Influence of Selective Laser Heat Treatment Pattern Position on Geometrical Variation
Paper in proceedings, 2018

Selective laser heat treatment allows local modification of material properties and can have wide range of applications within the automotive industry. Enhanced formability and strength are possible to achieve. As the process involves selective heating, positioning of the heat treatment pattern in local areas is vital. Pattern positioning is often suggested based on the part design and forming aspects of the material to avoid failures during manufacturing. Along with improving material properties in desired local areas, the process also produces unwanted distortion in the material. Such effects on variation should be considered and minimized. In this paper, heat treatment pattern is offset from its original position and its effect on geometrical variation is investigated. Boron steel blanks are selectively laser heat treated with a specific heat treatment pattern and then stamped to desired shape. Two heat treatment pattern dimensions are examined. Variation at blank level and after stamping, and springback after stamping is observed. Results show that pattern offsetting leads to higher geometrical variation. Therefore, correct positioning of heat treatment pattern is important to minimize its effect on geometrical variation along with enhancing the material properties. Knowledge from this study will contribute to various stages of the geometrical assurance process.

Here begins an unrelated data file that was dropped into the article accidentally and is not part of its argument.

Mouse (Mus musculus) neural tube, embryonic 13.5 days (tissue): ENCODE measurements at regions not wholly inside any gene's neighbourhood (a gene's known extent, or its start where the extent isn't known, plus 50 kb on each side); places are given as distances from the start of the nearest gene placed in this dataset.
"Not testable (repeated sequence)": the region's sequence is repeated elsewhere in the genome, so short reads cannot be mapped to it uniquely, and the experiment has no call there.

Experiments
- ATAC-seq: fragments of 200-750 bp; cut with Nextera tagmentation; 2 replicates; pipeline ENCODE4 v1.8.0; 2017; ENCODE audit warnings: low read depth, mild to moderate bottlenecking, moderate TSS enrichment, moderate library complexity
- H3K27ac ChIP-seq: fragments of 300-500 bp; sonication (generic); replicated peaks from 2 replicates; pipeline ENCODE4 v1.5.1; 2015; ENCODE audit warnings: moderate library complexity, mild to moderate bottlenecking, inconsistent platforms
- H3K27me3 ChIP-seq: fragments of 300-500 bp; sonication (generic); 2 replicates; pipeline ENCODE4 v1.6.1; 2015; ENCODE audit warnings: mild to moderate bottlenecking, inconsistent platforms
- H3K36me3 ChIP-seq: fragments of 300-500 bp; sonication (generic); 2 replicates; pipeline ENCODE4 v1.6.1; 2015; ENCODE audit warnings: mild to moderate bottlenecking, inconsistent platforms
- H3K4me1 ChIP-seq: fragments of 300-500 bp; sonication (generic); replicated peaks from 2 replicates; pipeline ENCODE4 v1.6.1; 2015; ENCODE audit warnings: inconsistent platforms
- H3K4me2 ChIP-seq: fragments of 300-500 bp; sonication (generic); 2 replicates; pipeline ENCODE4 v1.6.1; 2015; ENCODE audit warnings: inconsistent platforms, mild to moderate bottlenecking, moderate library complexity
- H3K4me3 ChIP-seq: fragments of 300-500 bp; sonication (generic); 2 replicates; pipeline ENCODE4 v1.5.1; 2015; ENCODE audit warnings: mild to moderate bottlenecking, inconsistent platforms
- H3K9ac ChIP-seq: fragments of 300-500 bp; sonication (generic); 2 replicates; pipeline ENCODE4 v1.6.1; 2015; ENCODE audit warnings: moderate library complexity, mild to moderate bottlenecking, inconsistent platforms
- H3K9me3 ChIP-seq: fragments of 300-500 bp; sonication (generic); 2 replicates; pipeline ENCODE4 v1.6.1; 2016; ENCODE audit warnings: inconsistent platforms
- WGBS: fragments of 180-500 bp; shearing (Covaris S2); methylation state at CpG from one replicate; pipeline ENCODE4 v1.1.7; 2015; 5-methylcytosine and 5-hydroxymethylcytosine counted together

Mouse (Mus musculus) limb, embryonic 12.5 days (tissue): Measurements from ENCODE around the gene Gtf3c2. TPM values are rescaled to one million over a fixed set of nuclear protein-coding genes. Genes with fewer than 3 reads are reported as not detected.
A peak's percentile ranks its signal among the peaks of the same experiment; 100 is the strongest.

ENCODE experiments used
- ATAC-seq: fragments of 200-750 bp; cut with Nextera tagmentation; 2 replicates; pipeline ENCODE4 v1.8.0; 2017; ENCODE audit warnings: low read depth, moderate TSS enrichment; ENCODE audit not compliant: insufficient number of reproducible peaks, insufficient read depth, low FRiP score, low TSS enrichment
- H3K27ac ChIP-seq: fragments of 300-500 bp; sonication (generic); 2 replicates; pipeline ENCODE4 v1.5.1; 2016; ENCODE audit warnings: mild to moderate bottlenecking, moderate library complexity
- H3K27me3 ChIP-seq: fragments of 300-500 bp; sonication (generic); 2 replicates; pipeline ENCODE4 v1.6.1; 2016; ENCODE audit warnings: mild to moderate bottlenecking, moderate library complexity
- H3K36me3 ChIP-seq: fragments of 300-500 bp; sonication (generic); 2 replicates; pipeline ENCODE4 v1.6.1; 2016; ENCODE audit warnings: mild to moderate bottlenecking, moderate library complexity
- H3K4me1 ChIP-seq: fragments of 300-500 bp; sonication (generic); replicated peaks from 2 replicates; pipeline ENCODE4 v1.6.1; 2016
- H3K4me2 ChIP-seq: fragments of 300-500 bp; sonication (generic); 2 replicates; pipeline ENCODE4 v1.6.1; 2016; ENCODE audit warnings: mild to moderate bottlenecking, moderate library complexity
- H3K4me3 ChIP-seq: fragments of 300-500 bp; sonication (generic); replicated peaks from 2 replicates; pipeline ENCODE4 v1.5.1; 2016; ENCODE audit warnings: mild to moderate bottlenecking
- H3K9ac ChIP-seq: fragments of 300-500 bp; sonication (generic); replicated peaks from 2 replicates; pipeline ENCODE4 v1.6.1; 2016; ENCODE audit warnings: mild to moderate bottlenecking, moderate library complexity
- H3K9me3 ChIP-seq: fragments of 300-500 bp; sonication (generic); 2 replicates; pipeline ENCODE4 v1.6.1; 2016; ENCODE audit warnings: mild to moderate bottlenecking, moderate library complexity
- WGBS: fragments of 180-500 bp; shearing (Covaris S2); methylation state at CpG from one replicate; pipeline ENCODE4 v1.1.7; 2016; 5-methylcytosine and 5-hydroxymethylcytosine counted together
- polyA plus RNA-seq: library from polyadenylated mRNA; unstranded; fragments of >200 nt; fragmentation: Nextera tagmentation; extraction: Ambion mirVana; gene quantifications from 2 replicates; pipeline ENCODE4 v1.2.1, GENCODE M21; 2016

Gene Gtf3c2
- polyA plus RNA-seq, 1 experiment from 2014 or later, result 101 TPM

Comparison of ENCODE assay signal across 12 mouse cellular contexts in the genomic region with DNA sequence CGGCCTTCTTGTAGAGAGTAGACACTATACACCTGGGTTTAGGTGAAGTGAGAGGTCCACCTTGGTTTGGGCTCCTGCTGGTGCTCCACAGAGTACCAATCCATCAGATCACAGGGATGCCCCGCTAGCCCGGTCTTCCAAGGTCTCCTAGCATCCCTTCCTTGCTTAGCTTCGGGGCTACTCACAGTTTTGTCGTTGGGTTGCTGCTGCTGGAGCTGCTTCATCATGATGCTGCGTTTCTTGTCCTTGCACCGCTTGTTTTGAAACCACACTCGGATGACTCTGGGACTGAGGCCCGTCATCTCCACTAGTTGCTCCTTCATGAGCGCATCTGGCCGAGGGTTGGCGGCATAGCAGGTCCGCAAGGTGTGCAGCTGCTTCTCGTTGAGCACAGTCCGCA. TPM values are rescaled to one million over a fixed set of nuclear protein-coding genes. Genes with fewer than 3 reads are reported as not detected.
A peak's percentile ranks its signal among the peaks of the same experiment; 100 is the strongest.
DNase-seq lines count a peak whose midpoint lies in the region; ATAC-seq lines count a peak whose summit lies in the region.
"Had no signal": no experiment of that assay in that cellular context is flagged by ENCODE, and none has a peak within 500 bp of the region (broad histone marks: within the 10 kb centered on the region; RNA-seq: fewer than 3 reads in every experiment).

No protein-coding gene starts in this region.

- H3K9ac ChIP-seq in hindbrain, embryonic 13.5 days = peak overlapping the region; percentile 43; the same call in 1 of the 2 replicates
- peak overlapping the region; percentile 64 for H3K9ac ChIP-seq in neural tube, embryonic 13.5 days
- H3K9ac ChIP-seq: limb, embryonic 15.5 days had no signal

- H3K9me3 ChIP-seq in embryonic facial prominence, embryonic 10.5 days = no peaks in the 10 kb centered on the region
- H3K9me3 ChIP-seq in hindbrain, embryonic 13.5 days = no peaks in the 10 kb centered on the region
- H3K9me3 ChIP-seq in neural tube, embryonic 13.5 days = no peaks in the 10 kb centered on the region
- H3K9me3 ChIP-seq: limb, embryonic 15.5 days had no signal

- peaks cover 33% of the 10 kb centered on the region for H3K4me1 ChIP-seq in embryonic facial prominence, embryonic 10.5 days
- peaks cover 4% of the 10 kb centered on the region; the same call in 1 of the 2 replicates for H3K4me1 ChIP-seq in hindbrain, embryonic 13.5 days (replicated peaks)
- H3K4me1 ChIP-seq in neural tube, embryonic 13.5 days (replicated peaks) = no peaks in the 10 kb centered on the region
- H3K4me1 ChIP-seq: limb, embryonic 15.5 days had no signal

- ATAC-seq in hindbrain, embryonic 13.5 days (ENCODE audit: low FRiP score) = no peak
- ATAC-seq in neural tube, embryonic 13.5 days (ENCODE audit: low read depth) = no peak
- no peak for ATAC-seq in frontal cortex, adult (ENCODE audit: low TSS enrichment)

geometrical variation

Selective laser heat treatment

heat treatment pattern

boron steels

Author

Vaishak Ramesh Sagar

Chalmers, Industrial and Materials Science, Product Development

Kristina Wärmefjord

Chalmers, Industrial and Materials Science

Rikard Söderberg

Chalmers, Industrial and Materials Science

Proceedings of the ASME 2018 International Mechanical Engineering Congress & Exposition

ASME's International Mechanical Engineering Congress and Exposition
Pittsburgh, USA,

Subject Categories

Production Engineering, Human Work Science and Ergonomics

Manufacturing, Surface and Joining Technology

Areas of Advance

Production

DOI

10.1115/IMECE2018-86164

More information

Latest update

8/8/2019 7